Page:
The interrupt is set to trigger when pin 3 goes low. It must therefore be held high until the button is pushed, at which the pin goes low. This requires a 10K pull-up resistor to hold the pin high. See the breadboard image and read about pull-up and pull-down resistors.

Step 11: Breadboarding

This project uses the Protoshield from Adafruit Industries with a tiny breadboard (although any setup that fits in the umbrella should work). The tiny breadboard has seventeen (17) rows and this project uses them all! Note that the breadboard shown does not include the MIC2981. I don't have one. Yet. The umbrella works well enough without it, that I decided to write this instructable before getting one.

Many different configurations are possible so use this as a guide. Note, however, the location of the pushbutton switch. Two pins on the Arduino can be (easily) configured as interrupts, and the pushbutton switch has to connect to one of them.

The picture below is WITHOUT the MIC2981 chip. I will upload an image when I get the part and modify the breadboard accordingly.

Step 12: Testing the LED Matrix

This is probably late in the game to consider testing, but better late than too late. Before installing the LED matrix in the umbrella (next step), hook up the matrix to the Arduino and run the test code included below. The code just runs through each LED and tests it. If any connections are bad or LEDs are broken, fix them now while everything is accessible.

This is also the time to determine which pin corresponds to which row or column. If you were careful when making the pin headers, you already know. Otherwise, you will need to figure it out by slowing down the animation and determining which pin controls which row or column. You set an array in code which contains the pin numbers in the correct order.

Step 13: Assembling the LEDs in the Umbrella

With the LED matrix complete and the pin headers and resistors in place, it is time to finish the assembly. The LED matrix has to be positioned between the fabric of the umbrella and the ribs. The fabric of an umbrella is stretched over the ribs and typically sewn in one place to each rib. This will have to cut before the entire LED matrix can be slid up between the ribs and the fabric. After positioning the LED matrix, re-sew what you cut. This will secure the matrix into the umbrella. Don't re-sew if you think you might want to remove the LEDs. Can't imagine why.

This is a very time consuming process. If you haven't already hot glued the LED leads, do so now. If you don't you will certainly break a few LEDs during the installation. I worked with the umbrella hanging from a broom stick suspended between two chairs (no picture :-). The umbrella was held open by gravity and the fabric was not stretched tight. I could move around.

Start by sliding a complete column under one of the ribs. Advance it and the next column. Repeat. It is a tedious process. When you finally position the LEDs make sure to have the ribs rest on the heat shrink tubing. This will minimize the chance of abrasion.

The umbrella won't close nicely. I suppose I should have mentioned this earlier. Although I haven't done this yet, I am going to sew a few loops around the LEDs and into the seam of the fabric to hold them in place. Look carefully at the seams of the panels and you will see a bit of material into which you can sew.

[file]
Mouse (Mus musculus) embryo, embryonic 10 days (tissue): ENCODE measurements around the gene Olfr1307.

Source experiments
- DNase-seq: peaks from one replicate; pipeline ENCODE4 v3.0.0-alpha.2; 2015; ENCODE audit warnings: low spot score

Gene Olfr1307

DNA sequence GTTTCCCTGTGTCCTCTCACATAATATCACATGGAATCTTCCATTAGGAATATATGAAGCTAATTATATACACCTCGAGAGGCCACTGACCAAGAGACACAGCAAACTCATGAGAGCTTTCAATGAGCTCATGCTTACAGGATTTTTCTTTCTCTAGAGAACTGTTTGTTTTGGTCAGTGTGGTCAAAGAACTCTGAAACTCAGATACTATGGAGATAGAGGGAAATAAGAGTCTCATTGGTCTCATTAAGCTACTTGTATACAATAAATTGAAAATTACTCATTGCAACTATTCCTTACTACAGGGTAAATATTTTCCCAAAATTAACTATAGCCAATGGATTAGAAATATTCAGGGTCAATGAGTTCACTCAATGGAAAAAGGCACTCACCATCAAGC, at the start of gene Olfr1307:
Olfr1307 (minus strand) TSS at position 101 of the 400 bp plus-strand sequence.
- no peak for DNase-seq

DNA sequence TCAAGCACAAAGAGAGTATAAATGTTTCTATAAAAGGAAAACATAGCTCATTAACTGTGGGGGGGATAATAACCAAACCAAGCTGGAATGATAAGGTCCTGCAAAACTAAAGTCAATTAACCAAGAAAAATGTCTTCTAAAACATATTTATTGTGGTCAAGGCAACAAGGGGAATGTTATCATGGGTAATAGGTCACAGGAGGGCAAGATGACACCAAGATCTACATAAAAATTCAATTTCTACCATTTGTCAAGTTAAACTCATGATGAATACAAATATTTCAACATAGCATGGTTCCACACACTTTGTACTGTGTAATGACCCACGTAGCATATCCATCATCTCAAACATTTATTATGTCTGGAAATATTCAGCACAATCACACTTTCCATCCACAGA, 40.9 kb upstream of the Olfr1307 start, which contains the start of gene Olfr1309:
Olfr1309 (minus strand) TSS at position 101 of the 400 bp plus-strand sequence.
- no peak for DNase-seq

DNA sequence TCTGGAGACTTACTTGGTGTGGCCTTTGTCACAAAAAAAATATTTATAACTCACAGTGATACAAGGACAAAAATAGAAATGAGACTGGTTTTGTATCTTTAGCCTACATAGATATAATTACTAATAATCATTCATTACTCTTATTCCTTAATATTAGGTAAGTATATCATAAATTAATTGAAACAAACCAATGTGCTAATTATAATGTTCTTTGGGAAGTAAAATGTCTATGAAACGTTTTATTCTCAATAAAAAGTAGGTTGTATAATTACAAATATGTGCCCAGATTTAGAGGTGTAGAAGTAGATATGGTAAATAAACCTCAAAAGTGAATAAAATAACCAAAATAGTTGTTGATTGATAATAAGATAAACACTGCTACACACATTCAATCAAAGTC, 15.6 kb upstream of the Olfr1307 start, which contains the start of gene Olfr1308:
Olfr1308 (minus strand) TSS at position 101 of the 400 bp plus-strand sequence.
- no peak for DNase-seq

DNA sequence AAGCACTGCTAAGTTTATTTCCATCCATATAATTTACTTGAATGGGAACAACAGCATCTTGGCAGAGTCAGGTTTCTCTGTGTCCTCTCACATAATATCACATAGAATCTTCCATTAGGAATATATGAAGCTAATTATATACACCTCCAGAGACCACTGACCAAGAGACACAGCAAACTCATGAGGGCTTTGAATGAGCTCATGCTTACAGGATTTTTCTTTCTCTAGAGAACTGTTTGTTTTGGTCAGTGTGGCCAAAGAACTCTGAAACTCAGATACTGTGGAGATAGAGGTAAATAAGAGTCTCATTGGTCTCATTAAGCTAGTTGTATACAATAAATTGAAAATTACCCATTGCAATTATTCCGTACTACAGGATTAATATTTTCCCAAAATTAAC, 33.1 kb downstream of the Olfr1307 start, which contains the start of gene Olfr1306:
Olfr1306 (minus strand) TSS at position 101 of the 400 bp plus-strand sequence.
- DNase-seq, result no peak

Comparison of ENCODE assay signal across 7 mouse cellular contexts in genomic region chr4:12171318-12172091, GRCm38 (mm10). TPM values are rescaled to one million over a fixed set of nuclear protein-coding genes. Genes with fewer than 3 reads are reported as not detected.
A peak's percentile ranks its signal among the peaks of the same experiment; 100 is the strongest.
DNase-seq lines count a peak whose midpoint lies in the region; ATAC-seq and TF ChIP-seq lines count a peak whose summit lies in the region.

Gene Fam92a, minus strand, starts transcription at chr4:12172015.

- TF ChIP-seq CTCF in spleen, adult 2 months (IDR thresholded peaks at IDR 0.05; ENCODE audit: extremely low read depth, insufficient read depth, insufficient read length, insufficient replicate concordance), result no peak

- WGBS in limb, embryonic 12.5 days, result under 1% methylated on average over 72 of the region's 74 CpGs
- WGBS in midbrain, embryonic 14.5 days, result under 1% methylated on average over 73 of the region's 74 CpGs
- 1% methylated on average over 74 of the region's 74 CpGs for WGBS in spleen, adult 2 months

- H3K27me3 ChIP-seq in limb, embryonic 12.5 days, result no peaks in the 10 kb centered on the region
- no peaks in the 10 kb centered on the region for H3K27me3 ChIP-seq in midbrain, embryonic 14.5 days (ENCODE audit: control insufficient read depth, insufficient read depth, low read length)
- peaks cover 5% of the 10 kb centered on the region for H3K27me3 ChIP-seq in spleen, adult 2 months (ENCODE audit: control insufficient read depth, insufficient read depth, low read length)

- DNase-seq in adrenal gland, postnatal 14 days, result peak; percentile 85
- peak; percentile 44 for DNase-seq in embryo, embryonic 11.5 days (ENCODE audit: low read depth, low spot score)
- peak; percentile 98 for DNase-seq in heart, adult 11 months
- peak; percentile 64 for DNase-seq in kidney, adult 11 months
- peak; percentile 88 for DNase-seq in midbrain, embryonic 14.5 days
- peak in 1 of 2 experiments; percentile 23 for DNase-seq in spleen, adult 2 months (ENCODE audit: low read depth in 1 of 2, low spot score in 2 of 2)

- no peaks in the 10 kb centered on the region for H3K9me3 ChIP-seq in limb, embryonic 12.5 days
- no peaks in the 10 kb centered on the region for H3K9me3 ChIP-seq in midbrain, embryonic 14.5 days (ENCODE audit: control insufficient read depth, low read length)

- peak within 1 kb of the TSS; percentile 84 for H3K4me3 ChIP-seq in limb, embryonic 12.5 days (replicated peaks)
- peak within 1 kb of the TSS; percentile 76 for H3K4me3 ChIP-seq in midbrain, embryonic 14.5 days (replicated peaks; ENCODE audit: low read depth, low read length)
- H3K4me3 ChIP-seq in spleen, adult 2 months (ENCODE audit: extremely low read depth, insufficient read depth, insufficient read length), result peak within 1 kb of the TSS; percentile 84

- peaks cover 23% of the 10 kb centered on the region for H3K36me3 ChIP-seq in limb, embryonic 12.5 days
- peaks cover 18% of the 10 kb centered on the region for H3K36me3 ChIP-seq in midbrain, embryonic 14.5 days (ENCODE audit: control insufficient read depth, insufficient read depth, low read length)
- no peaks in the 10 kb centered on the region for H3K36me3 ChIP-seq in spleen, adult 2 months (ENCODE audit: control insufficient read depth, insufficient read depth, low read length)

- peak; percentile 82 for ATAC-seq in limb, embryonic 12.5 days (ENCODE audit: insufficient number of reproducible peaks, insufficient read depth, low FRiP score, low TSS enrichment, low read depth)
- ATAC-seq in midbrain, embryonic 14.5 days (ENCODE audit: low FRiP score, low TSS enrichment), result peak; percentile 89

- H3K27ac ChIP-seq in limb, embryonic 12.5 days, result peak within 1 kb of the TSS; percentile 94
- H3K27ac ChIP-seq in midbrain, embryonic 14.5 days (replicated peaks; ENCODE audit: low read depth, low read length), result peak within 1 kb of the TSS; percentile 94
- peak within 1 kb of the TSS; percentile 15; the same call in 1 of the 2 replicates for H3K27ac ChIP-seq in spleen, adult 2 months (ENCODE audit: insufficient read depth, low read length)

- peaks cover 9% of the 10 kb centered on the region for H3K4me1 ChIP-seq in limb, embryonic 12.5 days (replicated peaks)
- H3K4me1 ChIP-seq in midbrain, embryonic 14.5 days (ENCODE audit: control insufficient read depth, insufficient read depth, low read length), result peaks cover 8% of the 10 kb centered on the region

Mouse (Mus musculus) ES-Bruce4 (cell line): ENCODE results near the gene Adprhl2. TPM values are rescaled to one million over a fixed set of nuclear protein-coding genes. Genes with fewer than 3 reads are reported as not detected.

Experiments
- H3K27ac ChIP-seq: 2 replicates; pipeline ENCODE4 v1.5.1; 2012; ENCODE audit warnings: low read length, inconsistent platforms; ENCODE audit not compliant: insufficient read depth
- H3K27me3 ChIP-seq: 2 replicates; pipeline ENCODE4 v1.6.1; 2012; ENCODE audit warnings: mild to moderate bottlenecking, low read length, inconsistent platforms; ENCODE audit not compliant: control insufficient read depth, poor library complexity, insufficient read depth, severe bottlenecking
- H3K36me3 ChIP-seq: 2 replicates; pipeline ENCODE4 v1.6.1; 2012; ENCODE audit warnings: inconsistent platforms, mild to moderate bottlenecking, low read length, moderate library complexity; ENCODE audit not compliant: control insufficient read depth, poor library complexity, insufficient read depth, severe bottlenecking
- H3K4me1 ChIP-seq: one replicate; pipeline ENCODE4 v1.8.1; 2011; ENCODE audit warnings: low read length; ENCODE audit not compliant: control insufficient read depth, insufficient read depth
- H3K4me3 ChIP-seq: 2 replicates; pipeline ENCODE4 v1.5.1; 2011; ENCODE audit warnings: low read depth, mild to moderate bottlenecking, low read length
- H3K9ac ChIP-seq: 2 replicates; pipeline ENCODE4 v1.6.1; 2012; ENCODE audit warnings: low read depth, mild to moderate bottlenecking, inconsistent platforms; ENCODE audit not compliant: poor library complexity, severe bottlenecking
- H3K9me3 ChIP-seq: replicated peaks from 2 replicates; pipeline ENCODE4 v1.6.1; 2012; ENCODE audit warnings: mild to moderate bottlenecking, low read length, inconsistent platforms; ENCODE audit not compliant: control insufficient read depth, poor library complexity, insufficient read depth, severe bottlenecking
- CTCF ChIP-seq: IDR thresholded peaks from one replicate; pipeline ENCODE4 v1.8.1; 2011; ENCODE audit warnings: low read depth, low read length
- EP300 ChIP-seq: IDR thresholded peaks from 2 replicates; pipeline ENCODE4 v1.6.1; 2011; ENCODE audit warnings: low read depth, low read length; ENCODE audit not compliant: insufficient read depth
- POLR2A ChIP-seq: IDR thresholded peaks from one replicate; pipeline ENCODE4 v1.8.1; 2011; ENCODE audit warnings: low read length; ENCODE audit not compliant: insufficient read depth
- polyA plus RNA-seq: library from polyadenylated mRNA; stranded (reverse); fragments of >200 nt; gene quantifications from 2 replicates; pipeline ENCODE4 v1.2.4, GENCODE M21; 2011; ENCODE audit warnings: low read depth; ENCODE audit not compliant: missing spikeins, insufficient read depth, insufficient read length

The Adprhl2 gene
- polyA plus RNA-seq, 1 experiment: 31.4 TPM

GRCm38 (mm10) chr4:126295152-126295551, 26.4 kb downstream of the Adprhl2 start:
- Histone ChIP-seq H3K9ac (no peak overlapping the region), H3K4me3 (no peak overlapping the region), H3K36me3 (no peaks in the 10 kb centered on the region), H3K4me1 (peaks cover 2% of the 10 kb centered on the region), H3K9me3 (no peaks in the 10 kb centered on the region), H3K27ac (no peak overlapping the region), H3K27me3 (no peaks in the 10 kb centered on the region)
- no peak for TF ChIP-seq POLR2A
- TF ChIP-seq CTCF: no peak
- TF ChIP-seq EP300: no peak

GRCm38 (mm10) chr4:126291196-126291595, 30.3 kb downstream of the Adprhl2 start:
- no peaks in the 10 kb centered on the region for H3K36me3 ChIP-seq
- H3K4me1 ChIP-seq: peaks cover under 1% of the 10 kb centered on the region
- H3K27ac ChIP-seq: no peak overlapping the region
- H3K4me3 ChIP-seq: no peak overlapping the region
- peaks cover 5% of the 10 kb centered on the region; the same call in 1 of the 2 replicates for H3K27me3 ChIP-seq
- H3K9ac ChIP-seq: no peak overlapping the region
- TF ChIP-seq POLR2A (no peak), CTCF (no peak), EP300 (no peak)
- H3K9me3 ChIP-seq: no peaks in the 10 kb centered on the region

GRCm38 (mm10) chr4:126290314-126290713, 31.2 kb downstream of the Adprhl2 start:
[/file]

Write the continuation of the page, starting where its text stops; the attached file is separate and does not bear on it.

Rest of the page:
Step 14: Programming

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    7 years ago on Introduction

    is it possible to power up some LEDs from the rain using piezos and capacitors?
    rainy night would be more romantic :)


    11 years ago on Introduction

    so could this be actually be used outside in the rain


    11 years ago on Introduction

    Aww man, you should have used RGB LEDs! Joking ;-)

    Seriously, this is an awesome writeup, and a great effort. I also like how you self-reviewed things which could be improved in rev 2 of this (stranded wire with darker insulation, etc).

    I noticed you used a big Arduino, but this type of project seems perfect for the LillyPad version of Arduino.

    I'm almost upset this instructable has so few comments; I would have thought a lot more people read it and commented. What I mean is, your project is -that- good.

    BTW, how many hours would you estimate?


    Reply 11 years ago on Introduction

    Thank you for your kind comment. The RGB LEDs would be a really good idea. They would add to the cost, number of pins, and number of wires, EL wire would be nice too, but I like the idea of individually controlling LEDs in various locations. Both effects would be great. The big Arduino and breadboard were to keep the project simple. I started making one with a really small Arduino and soldered wires, but found it difficult to make the right shield, get the battery pack right, and keep everything small enough. The LilyPad and its components, especially the small power supply, are a good suggestion. Assembling the matrix was the most time consuming part. It took a lot of space and burned finger tips. I did the whole thing over a two week break working off and on. Not sure how long it actually took, but I remember the soldering was getting pretty boring at the end.


    Reply 11 years ago on Introduction

    I haven't tried the Lilypad myself, yet, but I did just get a "JeeNode" from modern device. It's really small, and 3.3 volts so it will run longer on less power and requires fewer dissipating resistors for any add-ons.

    They also have a matching battery pack that provides 3-5v from ONE AA battery (you can use more than one battery but the the jeenode is kind of small and looks perfect with a single battery).

    I have a nice black umbrella - the golfing kind that will never break. I'm not sure if I'll ever try this, but I know I want to. :-D


    11 years ago on Introduction

    EL wire would be awesome....

    you should make one inside of those funky clear dome umbrellas.



    12 years ago on Introduction

    is it bright? would you of used different LED's the next time around?


    lol when i saw the pic I thought u were using EL wire, but this is still an awsome project


    13 years ago on Introduction

    The instructions look good :) Can we have a video please?